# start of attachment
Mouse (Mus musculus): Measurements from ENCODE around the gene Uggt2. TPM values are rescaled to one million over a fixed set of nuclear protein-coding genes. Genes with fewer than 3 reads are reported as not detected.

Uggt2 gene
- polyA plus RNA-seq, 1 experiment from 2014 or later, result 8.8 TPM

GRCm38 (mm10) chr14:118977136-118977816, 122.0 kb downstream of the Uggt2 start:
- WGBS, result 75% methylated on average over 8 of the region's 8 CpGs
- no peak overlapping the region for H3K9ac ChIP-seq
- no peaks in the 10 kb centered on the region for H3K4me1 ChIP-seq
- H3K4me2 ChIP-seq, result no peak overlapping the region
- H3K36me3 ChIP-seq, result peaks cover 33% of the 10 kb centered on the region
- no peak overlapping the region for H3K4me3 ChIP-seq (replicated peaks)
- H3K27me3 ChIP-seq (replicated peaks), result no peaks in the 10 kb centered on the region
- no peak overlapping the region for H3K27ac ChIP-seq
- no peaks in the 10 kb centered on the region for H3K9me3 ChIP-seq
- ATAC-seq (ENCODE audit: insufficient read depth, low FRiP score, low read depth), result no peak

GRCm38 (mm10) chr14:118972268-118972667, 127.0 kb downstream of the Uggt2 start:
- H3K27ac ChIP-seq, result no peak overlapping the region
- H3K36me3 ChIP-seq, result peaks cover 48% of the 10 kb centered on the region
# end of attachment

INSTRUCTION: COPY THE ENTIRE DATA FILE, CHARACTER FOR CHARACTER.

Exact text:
Mouse (Mus musculus): Measurements from ENCODE around the gene Uggt2. TPM values are rescaled to one million over a fixed set of nuclear protein-coding genes. Genes with fewer than 3 reads are reported as not detected.

Uggt2 gene
- polyA plus RNA-seq, 1 experiment from 2014 or later, result 8.8 TPM

GRCm38 (mm10) chr14:118977136-118977816, 122.0 kb downstream of the Uggt2 start:
- WGBS, result 75% methylated on average over 8 of the region's 8 CpGs
- no peak overlapping the region for H3K9ac ChIP-seq
- no peaks in the 10 kb centered on the region for H3K4me1 ChIP-seq
- H3K4me2 ChIP-seq, result no peak overlapping the region
- H3K36me3 ChIP-seq, result peaks cover 33% of the 10 kb centered on the region
- no peak overlapping the region for H3K4me3 ChIP-seq (replicated peaks)
- H3K27me3 ChIP-seq (replicated peaks), result no peaks in the 10 kb centered on the region
- no peak overlapping the region for H3K27ac ChIP-seq
- no peaks in the 10 kb centered on the region for H3K9me3 ChIP-seq
- ATAC-seq (ENCODE audit: insufficient read depth, low FRiP score, low read depth), result no peak

GRCm38 (mm10) chr14:118972268-118972667, 127.0 kb downstream of the Uggt2 start:
- H3K27ac ChIP-seq, result no peak overlapping the region
- H3K36me3 ChIP-seq, result peaks cover 48% of the 10 kb centered on the region